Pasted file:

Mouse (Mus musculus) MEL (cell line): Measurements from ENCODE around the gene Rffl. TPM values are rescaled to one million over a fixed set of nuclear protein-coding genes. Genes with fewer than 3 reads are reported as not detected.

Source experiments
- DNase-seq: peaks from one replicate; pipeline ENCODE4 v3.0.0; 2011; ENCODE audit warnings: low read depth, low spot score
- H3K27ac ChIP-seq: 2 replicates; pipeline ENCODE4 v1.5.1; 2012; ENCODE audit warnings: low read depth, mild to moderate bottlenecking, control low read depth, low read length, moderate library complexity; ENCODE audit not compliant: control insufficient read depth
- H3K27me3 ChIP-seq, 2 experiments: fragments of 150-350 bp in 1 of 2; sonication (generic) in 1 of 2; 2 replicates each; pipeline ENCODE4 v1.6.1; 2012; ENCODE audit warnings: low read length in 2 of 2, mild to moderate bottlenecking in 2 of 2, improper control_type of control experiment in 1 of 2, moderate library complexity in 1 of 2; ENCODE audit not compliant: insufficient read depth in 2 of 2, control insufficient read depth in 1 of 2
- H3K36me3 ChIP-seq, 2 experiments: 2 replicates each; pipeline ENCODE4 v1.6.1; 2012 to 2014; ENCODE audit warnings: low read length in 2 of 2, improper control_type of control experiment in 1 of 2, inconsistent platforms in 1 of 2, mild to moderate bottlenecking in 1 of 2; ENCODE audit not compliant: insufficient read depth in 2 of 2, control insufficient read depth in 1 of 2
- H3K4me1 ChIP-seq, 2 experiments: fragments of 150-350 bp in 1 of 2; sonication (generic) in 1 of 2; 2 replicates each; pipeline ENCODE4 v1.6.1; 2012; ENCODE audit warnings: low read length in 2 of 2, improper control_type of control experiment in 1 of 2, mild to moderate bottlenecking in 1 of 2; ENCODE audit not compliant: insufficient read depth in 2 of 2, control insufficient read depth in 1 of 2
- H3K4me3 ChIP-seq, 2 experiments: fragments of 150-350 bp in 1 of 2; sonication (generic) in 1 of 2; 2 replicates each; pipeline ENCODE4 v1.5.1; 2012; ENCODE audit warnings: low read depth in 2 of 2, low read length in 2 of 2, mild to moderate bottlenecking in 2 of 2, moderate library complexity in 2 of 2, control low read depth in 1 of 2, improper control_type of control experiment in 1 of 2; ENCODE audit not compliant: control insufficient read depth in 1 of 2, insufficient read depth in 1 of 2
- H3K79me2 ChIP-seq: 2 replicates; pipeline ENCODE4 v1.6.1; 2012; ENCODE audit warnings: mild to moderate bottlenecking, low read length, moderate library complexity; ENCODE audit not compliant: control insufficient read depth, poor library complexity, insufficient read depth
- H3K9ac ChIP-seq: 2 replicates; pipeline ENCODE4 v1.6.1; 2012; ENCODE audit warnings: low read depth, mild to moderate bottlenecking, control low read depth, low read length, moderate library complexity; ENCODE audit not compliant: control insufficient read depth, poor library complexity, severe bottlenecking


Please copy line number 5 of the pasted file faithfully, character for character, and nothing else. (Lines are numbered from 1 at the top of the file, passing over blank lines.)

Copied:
- H3K27me3 ChIP-seq, 2 experiments: fragments of 150-350 bp in 1 of 2; sonication (generic) in 1 of 2; 2 replicates each; pipeline ENCODE4 v1.6.1; 2012; ENCODE audit warnings: low read length in 2 of 2, mild to moderate bottlenecking in 2 of 2, improper control_type of control experiment in 1 of 2, moderate library complexity in 1 of 2; ENCODE audit not compliant: insufficient read depth in 2 of 2, control insufficient read depth in 1 of 2